Despite 25% year on year growth, 2012 didn’t seem to go entirely to plan for Microsoft. With the release of Dynamics CRM 2011 last year, the company committed to a twice yearly release schedule. The Q2 release guide published in February looked promising, but a rather casual blog post in early July indicated most of the key new functionality would be postponed to the ‘Q4’ release. This proved not to be entirely true either. It appears that the postponed functionality will be only available for on-line customers from January 2013 and to its on-premise customers in Q2 2013. The mobile strategy outlined in the Q2 release guide seems to have been quietly dropped in favour of a set of in-house developed applications that will start to ship later in 2013.

In last year’s 2011 CRM round up I wondered how easily a company used to delivering new versions every three years or so would adapt to a twice yearly release schedule. Given the apparent struggle to release any significant changes in 2012 the answer seems to be ‘not very’.

On the plus side, the acquisitions of Yammer and MarketingPilot clearly demonstrates a determination not to be left behind by Salesforce, and the speed at which they’ve integrated Yammer, and other Microsoft technology such as Skype and Bing Maps into the forthcoming releases, bodes well for the future. With their release cadence seemingly being reset to twice per year for on-line but only once per year for on-premise, and with the Windows 8, Surface, Windows phone hullabaloo now out of the way, it will be interesting to see if 2013 is the year they got things back on track.

In other 2012 news, Blackbaud purchased competitor Convio for $293M, Kana acquired Ciboodle, and SAP announced SAP CRM powered by its HANA technology.

And finally, 2012 perhaps saw the final acceptance by vendors of the superiority of software as a service (SaaS) as a business model. Oracle announced Oracle Cloud, SAP indicated that a third of their revenues could come from subscription by 2015, Sage introduced subscription pricing, and there were indications that 60% of new Microsoft Dynamics CRM sales were for its cloud based version rather than on-premise. And, if any further persuasion was required, Rimini Street (a third party provider of software support services) was increasingly making its presence felt, and an EU court ruled that software vendors are no longer able to restrict the resale of their software.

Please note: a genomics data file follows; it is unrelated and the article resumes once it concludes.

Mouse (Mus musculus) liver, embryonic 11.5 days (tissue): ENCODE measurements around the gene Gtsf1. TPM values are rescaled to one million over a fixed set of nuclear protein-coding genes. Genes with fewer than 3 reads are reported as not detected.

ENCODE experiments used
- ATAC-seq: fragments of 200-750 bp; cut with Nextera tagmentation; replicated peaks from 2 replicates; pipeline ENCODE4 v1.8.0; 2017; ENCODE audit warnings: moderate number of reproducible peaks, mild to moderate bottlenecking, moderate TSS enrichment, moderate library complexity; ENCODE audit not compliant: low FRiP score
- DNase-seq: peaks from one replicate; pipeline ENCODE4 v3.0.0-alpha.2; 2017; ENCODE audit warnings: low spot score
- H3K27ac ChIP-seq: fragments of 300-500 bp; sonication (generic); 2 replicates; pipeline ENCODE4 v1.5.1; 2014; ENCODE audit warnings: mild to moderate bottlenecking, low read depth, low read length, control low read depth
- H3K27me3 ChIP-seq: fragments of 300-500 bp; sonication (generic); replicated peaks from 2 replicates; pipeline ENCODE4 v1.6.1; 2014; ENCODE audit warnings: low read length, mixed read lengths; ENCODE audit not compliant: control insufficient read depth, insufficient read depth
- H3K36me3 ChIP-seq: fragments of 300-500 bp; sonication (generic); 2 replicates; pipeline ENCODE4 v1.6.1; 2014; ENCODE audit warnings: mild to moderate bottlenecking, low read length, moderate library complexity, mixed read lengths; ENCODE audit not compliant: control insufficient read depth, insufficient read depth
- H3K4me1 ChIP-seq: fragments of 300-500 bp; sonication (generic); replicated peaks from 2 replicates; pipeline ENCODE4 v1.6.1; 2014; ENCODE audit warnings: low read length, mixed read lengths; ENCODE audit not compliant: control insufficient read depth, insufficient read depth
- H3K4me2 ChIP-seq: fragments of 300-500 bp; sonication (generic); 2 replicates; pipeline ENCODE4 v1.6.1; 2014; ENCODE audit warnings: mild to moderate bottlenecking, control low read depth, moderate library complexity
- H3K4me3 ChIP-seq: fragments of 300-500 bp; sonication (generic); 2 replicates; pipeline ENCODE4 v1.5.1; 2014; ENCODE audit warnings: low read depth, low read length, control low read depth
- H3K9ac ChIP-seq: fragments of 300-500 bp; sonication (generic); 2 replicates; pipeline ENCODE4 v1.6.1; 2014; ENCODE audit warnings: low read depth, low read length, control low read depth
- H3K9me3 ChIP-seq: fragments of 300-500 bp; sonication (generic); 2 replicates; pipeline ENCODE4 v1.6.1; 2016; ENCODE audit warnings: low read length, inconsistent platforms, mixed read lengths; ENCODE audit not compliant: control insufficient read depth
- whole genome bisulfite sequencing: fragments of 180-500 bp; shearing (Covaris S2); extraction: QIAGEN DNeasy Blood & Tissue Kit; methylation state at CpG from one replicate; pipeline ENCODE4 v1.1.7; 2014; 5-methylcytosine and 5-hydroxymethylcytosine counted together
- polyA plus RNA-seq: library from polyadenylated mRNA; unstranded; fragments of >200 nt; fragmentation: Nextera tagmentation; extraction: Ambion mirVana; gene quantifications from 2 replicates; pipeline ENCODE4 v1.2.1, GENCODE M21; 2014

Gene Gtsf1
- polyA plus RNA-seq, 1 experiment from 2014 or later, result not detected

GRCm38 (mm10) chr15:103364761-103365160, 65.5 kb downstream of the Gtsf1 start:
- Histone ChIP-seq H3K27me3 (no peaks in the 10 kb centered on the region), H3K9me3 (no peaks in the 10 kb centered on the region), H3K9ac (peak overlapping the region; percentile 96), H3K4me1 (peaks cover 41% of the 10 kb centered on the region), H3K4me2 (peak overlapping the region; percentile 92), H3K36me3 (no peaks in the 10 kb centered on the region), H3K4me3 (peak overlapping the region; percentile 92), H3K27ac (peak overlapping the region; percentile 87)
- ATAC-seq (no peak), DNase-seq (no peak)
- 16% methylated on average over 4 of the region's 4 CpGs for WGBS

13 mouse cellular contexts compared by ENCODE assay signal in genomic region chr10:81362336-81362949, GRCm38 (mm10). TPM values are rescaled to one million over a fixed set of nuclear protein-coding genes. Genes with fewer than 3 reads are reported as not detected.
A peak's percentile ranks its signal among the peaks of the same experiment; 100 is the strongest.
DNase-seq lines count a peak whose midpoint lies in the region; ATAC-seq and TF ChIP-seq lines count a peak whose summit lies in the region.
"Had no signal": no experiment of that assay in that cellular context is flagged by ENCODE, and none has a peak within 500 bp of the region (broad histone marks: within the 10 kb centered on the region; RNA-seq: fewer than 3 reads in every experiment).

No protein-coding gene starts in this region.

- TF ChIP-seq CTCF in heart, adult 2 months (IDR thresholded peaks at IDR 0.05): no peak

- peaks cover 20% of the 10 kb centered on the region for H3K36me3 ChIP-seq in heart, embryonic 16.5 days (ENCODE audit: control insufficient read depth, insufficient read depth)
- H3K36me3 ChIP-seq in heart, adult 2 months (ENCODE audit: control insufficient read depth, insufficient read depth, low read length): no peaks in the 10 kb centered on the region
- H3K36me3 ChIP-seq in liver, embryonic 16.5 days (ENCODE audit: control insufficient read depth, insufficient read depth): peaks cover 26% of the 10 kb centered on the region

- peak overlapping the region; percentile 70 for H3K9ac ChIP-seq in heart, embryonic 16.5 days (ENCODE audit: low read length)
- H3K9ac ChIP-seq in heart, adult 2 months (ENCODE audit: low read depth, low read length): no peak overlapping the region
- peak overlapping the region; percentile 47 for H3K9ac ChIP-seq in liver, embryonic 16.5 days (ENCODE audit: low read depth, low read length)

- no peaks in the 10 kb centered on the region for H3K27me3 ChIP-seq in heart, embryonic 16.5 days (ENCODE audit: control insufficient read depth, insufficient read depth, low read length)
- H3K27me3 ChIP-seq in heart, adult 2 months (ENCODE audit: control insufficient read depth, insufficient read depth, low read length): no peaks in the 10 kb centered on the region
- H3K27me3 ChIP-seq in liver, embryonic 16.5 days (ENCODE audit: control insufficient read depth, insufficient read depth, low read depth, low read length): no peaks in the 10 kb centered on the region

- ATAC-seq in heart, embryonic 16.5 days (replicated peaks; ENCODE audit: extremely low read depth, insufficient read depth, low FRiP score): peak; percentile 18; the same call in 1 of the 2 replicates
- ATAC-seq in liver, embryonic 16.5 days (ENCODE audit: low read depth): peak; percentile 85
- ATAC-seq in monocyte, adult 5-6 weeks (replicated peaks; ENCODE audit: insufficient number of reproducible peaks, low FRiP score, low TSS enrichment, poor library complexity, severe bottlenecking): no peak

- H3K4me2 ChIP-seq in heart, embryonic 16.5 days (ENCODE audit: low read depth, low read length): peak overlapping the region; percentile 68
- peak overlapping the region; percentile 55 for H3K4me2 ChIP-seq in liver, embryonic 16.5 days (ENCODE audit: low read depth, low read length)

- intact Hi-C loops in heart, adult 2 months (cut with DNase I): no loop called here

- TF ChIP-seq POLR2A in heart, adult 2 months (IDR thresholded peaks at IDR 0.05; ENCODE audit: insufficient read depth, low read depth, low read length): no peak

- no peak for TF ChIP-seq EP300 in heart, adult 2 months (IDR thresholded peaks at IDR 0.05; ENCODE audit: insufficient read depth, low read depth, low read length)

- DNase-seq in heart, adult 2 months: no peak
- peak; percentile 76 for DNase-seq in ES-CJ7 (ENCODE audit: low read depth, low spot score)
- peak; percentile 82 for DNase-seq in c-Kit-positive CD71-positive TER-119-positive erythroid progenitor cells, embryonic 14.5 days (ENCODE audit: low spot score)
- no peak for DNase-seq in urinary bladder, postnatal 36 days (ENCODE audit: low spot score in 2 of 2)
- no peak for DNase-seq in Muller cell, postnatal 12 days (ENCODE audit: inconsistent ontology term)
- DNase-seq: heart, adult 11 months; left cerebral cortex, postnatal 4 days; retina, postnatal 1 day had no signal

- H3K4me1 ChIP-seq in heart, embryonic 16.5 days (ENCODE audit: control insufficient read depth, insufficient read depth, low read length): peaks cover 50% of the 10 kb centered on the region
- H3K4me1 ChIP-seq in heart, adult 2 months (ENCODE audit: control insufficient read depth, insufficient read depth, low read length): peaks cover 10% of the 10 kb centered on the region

Anyway, that concludes my take on the news for 2012. If I’ve missed or misunderstood anything significant please feel free to comment! For those who want to review the year month by month, the links are provided below:

Republished with author's permission from original post.


  1. Great writeup and summary. 2012 was very much the year of acquisitions, though I can’t help but think that they are all missing the point.

    Salesforce doesn’t need more features. In fact, if it should be doing anything that should be scaling down. Everyone (and I mean everyone) I’ve talked to that has used Salesforce has complained about how mucky, annoying, and bloated the interface is. All of the big CRM systems are the same; hardly a lick of difference between them from a UI and UX perspective.

    Instead of acquisitions for more features, the CRM giants need to follow in the footsteps of some newer CRM companies like JobNimbus ( who built their software around a simple, easy-to-use system; exactly what sales teams need to enjoy and excel at their work.

  2. Brad – thanks for the input. As you say, it’s going to be interesting to see whether the increasing feature set from some providers is going to blur their market positioning and leave opportunities for more focused vendors.